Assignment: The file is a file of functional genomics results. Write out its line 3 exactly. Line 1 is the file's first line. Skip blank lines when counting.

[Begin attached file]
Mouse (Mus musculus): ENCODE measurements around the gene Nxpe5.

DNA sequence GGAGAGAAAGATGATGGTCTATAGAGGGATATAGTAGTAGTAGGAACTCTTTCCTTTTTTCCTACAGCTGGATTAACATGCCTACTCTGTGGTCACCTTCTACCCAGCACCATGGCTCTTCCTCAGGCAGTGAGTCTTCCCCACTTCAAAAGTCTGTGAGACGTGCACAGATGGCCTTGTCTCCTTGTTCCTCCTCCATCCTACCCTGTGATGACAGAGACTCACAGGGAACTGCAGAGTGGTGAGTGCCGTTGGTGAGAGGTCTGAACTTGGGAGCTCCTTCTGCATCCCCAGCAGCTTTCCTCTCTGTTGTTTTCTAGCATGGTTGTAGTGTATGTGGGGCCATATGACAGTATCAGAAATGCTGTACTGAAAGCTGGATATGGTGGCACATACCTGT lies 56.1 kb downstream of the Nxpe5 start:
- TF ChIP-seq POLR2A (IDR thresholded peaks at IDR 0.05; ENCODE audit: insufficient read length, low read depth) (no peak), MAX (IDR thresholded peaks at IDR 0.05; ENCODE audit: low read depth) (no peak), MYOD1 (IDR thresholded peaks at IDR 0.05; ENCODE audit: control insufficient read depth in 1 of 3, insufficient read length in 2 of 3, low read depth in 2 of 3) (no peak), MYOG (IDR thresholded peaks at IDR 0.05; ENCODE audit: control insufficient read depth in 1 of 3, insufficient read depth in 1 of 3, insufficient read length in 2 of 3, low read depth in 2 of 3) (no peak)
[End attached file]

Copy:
- TF ChIP-seq POLR2A (IDR thresholded peaks at IDR 0.05; ENCODE audit: insufficient read length, low read depth) (no peak), MAX (IDR thresholded peaks at IDR 0.05; ENCODE audit: low read depth) (no peak), MYOD1 (IDR thresholded peaks at IDR 0.05; ENCODE audit: control insufficient read depth in 1 of 3, insufficient read length in 2 of 3, low read depth in 2 of 3) (no peak), MYOG (IDR thresholded peaks at IDR 0.05; ENCODE audit: control insufficient read depth in 1 of 3, insufficient read depth in 1 of 3, insufficient read length in 2 of 3, low read depth in 2 of 3) (no peak)